The grim tale of America’s “subprime mortgage crisis” delivers one of those stinging moral slaps that Americans seem to favor in their histories. Poor people were reckless and stupid, banks got greedy. Layer in some Wall Street dark arts, and there you have it: a global financial crisis.
Dark arts notwithstanding, that’s not what really happened, though.
Mounting evidence suggests that the notion that the 2007 crash happened because people with shoddy credit borrowed to buy houses they couldn’t afford is just plain wrong. The latest comes in a new NBER working paper arguing that it was wealthy or middle-class house-flipping speculators who blew up the bubble to cataclysmic proportions, and then wrecked local housing markets when they defaulted en masse.
Analyzing a huge dataset of anonymous credit scores from Equifax, a credit reporting bureau, the economists—Stefania Albanesi of the University of Pittsburgh, the University of Geneva’s Giacomo De Giorgi, and Jaromir Nosal of Boston College—found that the biggest growth of mortgage debt during the housing boom came from those with credit scores in the middle and top of the credit score distribution—and that these borrowers accounted for a disproportionate share of defaults.
As for those with low credit scores—the “subprime” borrowers who supposedly caused the crisis—their borrowing stayed virtually constant throughout the boom. And while it’s true that these types of borrowers usually default at relatively higher rates, they didn’t after the 2007 housing collapse. The lowest quartile in the credit score distribution accounted for 70% of foreclosures during the boom years, falling to just 35% during the crisis.
So why were relatively wealthier folks borrowing so much?
Recall that back then the mantra was that housing prices would keep rising forever. Since owning a home is one of the best ways to build wealth in America, most of those with sterling credit already did. Low rates encouraged some of them to parlay their credit pedigree and growing existing home value into mortgages for additional homes. Some of these were long-term purchases (e.g. vacation homes, homes held for rental income). But as a Federal Reserve Bank of New York report from 2011 reveals (pdf, p.26), an increasing share bought with the aim to “flip” the home a few months or years later for a tidy profit.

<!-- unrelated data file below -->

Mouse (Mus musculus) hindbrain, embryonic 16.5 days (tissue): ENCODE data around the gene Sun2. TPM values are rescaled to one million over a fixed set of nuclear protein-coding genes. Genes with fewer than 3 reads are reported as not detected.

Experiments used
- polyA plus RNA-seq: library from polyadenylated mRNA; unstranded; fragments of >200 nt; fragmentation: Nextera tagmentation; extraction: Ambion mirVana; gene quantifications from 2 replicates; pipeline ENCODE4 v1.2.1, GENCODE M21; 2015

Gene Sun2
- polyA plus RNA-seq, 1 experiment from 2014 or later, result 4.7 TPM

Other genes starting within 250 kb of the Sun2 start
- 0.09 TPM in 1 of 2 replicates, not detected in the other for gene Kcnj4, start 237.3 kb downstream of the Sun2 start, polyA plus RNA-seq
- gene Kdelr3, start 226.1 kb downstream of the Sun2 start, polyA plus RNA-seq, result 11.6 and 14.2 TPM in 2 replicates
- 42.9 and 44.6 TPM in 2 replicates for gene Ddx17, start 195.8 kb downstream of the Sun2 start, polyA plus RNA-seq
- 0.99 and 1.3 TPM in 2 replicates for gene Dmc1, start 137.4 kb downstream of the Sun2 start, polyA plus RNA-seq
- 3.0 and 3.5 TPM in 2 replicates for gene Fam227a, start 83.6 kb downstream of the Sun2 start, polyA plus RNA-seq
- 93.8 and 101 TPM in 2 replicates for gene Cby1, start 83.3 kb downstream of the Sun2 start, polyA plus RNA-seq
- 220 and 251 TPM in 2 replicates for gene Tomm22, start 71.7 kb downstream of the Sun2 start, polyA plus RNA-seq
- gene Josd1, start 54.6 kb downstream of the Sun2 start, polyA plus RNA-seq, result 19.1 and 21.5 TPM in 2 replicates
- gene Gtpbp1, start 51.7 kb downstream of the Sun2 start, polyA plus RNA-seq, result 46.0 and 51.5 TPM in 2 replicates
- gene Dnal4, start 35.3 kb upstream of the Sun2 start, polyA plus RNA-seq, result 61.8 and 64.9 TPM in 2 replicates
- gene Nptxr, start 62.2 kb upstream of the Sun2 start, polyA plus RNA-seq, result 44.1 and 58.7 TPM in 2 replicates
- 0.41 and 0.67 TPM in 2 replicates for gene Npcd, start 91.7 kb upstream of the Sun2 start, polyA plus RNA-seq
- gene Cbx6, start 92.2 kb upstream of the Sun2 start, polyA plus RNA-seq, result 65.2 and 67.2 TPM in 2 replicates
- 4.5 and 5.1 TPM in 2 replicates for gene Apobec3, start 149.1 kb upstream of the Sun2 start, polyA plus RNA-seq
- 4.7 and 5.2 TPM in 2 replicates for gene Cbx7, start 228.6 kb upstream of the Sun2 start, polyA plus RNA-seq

In early 2004, a little more than 10% of borrowers in the top three quartiles of the credit score distribution had two or more mortgages. By 2007, that had leapt to around 16% for borrowers in the middle half of the credit-score distribution, and around 13% among that top quartile. However, for the lowest quartile (i.e. subprime), only around 6% had more than one mortgage, rising to around 8% by 2007.
Clearly, richer borrowers were driving the trend. For instance, among prime borrowers, the growth in per capita mortgage balances held by investors was around 20 percentage points higher for those with the highest credit scores than those with the lowest.
Come 2007, investors accounted for 43% of the total mortgage balance for the top credit-score quartile. For the middle two quartiles, speculators were responsible for around 35% in 2007.
This set up a dangerous dynamic. The mortgages these prime borrowers were able to secure were much bigger than those taken out by poor homebuyers. Worse, speculators have less incentive to hold onto their extra homes than those who only own one home. So when the housing market started tumbling and the economy soon followed, they were much more willing to default and foreclose, as you can see in the chart below.
This would explain why, as the researchers put it, “the rise in mortgage delinquencies is virtually exclusively accounted for by real estate investors.” The share of single-mortgage borrowers who couldn’t keep up on their loan payments barely budged between 2005 and 2008.
Recent research—particularly that by Antoinette Schoar, a finance professor at MIT Sloan—has been helping rewrite the received wisdom of the “subprime crisis” that has blamed the crisis on poor, reckless borrowers for the better part of a decade. Schoar’s work reveals that borrowing and defaults had risen proportionally across income levels and credit score, but that those with sounder credit ratings drove the rise in delinquencies. This new paper’s investigation into the habits of middle- and upper-income real estate speculators in the run-up to the crisis marks yet another chapter of the history books in desperate need of revision.